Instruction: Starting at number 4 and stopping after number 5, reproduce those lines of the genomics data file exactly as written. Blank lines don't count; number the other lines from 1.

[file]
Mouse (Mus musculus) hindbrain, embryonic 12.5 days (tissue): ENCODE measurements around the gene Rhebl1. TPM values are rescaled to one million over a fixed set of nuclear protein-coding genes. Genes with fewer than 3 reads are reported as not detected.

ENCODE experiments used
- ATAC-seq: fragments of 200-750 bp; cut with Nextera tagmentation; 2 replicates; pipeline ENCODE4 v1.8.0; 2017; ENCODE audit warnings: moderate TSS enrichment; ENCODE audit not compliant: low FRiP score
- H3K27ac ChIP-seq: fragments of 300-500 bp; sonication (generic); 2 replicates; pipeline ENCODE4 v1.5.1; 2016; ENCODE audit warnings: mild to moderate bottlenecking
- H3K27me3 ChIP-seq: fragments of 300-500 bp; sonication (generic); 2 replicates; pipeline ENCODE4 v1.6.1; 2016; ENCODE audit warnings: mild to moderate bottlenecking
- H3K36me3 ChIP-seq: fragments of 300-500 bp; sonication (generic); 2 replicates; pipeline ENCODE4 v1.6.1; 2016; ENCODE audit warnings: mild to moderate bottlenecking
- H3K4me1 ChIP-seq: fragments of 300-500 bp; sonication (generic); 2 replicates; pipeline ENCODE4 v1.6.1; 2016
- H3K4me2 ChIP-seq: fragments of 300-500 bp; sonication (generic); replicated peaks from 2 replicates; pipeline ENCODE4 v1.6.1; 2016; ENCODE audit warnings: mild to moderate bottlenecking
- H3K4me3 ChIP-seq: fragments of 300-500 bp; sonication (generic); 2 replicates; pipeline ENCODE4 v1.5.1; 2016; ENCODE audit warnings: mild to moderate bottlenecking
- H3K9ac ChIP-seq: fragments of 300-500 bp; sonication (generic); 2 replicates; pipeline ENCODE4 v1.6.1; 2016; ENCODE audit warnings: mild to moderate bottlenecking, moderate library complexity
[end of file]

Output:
- H3K27ac ChIP-seq: fragments of 300-500 bp; sonication (generic); 2 replicates; pipeline ENCODE4 v1.5.1; 2016; ENCODE audit warnings: mild to moderate bottlenecking
- H3K27me3 ChIP-seq: fragments of 300-500 bp; sonication (generic); 2 replicates; pipeline ENCODE4 v1.6.1; 2016; ENCODE audit warnings: mild to moderate bottlenecking